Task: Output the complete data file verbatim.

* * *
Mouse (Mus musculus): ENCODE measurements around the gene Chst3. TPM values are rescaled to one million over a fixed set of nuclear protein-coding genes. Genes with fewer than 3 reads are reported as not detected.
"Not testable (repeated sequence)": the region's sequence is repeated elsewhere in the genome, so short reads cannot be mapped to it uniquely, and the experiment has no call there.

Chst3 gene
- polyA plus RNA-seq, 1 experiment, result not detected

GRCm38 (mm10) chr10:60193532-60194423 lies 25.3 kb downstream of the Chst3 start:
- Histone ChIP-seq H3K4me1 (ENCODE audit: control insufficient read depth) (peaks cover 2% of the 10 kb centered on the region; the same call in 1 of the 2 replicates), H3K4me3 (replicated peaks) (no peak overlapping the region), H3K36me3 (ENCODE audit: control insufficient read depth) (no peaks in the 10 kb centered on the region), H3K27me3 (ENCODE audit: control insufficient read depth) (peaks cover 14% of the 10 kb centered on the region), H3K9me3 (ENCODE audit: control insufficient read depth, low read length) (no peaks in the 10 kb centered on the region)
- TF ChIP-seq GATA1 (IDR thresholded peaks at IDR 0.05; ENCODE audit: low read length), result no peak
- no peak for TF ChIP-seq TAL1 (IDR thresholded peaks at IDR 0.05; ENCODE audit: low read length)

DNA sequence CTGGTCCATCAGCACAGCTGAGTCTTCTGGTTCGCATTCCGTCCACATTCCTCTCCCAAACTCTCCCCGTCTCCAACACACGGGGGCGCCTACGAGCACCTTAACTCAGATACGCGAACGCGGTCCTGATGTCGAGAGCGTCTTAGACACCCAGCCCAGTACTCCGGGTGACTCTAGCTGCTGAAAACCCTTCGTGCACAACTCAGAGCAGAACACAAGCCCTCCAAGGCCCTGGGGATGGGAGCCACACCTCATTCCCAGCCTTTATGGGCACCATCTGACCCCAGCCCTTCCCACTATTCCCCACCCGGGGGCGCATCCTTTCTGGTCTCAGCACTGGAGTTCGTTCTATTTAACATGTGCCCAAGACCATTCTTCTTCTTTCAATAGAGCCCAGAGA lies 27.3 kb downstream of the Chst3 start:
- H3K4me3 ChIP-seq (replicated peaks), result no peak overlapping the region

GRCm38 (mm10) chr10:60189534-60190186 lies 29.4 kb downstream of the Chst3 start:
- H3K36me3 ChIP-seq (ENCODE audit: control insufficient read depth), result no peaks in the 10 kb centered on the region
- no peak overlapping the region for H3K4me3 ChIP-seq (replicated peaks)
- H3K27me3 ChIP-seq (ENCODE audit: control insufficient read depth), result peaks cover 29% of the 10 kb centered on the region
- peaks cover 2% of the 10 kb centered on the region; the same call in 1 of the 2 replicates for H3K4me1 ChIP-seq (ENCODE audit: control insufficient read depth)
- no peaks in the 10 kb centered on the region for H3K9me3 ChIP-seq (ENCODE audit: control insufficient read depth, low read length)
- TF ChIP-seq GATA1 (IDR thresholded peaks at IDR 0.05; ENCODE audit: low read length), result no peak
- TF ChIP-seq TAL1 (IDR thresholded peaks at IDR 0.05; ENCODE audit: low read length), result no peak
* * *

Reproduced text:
Mouse (Mus musculus): ENCODE measurements around the gene Chst3. TPM values are rescaled to one million over a fixed set of nuclear protein-coding genes. Genes with fewer than 3 reads are reported as not detected.
"Not testable (repeated sequence)": the region's sequence is repeated elsewhere in the genome, so short reads cannot be mapped to it uniquely, and the experiment has no call there.

Chst3 gene
- polyA plus RNA-seq, 1 experiment, result not detected

GRCm38 (mm10) chr10:60193532-60194423 lies 25.3 kb downstream of the Chst3 start:
- Histone ChIP-seq H3K4me1 (ENCODE audit: control insufficient read depth) (peaks cover 2% of the 10 kb centered on the region; the same call in 1 of the 2 replicates), H3K4me3 (replicated peaks) (no peak overlapping the region), H3K36me3 (ENCODE audit: control insufficient read depth) (no peaks in the 10 kb centered on the region), H3K27me3 (ENCODE audit: control insufficient read depth) (peaks cover 14% of the 10 kb centered on the region), H3K9me3 (ENCODE audit: control insufficient read depth, low read length) (no peaks in the 10 kb centered on the region)
- TF ChIP-seq GATA1 (IDR thresholded peaks at IDR 0.05; ENCODE audit: low read length), result no peak
- no peak for TF ChIP-seq TAL1 (IDR thresholded peaks at IDR 0.05; ENCODE audit: low read length)

DNA sequence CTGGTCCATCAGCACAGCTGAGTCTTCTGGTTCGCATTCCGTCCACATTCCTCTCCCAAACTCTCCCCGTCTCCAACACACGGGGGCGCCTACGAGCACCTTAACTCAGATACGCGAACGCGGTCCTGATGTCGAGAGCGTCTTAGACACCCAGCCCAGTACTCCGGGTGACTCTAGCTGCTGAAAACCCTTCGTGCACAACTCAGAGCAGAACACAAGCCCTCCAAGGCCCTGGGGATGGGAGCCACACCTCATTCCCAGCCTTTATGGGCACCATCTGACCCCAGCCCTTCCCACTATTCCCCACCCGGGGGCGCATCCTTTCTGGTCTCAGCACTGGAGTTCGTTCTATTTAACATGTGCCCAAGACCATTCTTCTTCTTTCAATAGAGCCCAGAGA lies 27.3 kb downstream of the Chst3 start:
- H3K4me3 ChIP-seq (replicated peaks), result no peak overlapping the region

GRCm38 (mm10) chr10:60189534-60190186 lies 29.4 kb downstream of the Chst3 start:
- H3K36me3 ChIP-seq (ENCODE audit: control insufficient read depth), result no peaks in the 10 kb centered on the region
- no peak overlapping the region for H3K4me3 ChIP-seq (replicated peaks)
- H3K27me3 ChIP-seq (ENCODE audit: control insufficient read depth), result peaks cover 29% of the 10 kb centered on the region
- peaks cover 2% of the 10 kb centered on the region; the same call in 1 of the 2 replicates for H3K4me1 ChIP-seq (ENCODE audit: control insufficient read depth)
- no peaks in the 10 kb centered on the region for H3K9me3 ChIP-seq (ENCODE audit: control insufficient read depth, low read length)
- TF ChIP-seq GATA1 (IDR thresholded peaks at IDR 0.05; ENCODE audit: low read length), result no peak
- TF ChIP-seq TAL1 (IDR thresholded peaks at IDR 0.05; ENCODE audit: low read length), result no peak